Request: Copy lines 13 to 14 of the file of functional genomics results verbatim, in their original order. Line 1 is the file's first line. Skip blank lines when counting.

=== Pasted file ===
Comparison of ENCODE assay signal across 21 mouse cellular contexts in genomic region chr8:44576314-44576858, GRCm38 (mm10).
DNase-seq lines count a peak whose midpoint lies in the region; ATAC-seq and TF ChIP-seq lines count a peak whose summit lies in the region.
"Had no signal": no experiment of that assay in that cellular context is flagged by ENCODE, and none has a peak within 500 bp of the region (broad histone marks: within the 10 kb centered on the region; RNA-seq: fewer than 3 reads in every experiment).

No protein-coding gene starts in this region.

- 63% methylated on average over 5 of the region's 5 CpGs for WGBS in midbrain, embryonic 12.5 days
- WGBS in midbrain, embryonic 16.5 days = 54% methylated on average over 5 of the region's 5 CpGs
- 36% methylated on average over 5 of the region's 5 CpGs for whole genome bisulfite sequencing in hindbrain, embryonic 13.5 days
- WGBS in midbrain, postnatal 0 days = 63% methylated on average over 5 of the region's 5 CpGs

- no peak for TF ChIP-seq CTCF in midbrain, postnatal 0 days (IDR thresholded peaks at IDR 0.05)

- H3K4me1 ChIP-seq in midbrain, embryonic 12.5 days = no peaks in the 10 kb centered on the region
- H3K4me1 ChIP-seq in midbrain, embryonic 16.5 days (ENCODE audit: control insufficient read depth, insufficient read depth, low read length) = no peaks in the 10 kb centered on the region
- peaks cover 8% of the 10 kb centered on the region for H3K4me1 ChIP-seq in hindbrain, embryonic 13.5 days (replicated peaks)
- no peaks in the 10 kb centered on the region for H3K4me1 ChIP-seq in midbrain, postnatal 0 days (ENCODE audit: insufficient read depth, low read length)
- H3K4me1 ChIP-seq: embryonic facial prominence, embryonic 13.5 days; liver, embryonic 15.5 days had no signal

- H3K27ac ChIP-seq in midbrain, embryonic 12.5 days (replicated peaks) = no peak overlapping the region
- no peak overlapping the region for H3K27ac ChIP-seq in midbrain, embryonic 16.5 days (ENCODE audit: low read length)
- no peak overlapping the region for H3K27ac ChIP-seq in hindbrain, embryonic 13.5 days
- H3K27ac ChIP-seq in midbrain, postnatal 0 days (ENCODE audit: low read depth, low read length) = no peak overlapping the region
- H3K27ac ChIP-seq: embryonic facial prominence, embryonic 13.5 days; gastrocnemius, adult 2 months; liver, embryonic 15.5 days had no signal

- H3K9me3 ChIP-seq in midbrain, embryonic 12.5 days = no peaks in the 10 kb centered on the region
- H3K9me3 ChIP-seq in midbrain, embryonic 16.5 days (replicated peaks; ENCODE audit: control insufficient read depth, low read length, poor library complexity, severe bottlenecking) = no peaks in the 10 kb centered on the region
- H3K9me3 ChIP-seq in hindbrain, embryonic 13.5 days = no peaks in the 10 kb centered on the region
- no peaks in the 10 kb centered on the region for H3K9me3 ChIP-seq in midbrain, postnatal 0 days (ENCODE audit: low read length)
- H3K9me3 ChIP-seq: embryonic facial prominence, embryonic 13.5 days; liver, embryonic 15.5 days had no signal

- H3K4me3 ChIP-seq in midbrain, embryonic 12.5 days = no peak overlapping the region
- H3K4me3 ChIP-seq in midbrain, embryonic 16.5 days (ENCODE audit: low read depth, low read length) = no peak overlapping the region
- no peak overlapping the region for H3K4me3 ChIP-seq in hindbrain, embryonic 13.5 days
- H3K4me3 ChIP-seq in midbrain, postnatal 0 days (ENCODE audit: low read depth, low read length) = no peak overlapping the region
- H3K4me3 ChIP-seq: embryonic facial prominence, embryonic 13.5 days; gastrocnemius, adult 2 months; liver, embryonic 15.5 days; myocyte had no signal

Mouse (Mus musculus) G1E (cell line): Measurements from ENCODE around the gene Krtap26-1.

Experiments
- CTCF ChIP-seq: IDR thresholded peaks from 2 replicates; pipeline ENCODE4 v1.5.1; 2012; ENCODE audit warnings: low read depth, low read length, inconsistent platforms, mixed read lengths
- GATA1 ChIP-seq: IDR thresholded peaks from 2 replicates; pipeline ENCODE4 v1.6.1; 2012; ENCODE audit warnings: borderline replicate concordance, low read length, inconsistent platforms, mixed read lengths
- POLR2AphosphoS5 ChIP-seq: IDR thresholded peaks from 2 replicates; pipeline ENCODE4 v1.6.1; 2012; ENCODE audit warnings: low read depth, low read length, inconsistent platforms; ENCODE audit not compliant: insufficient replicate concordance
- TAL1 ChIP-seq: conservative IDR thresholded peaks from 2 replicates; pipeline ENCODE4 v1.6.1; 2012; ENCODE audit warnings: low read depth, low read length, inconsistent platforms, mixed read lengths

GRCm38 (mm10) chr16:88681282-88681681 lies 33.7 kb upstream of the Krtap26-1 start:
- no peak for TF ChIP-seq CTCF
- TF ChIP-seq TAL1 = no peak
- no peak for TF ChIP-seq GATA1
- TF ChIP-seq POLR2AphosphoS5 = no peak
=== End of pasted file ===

- no peaks in the 10 kb centered on the region for H3K4me1 ChIP-seq in midbrain, postnatal 0 days (ENCODE audit: insufficient read depth, low read length)
- H3K4me1 ChIP-seq: embryonic facial prominence, embryonic 13.5 days; liver, embryonic 15.5 days had no signal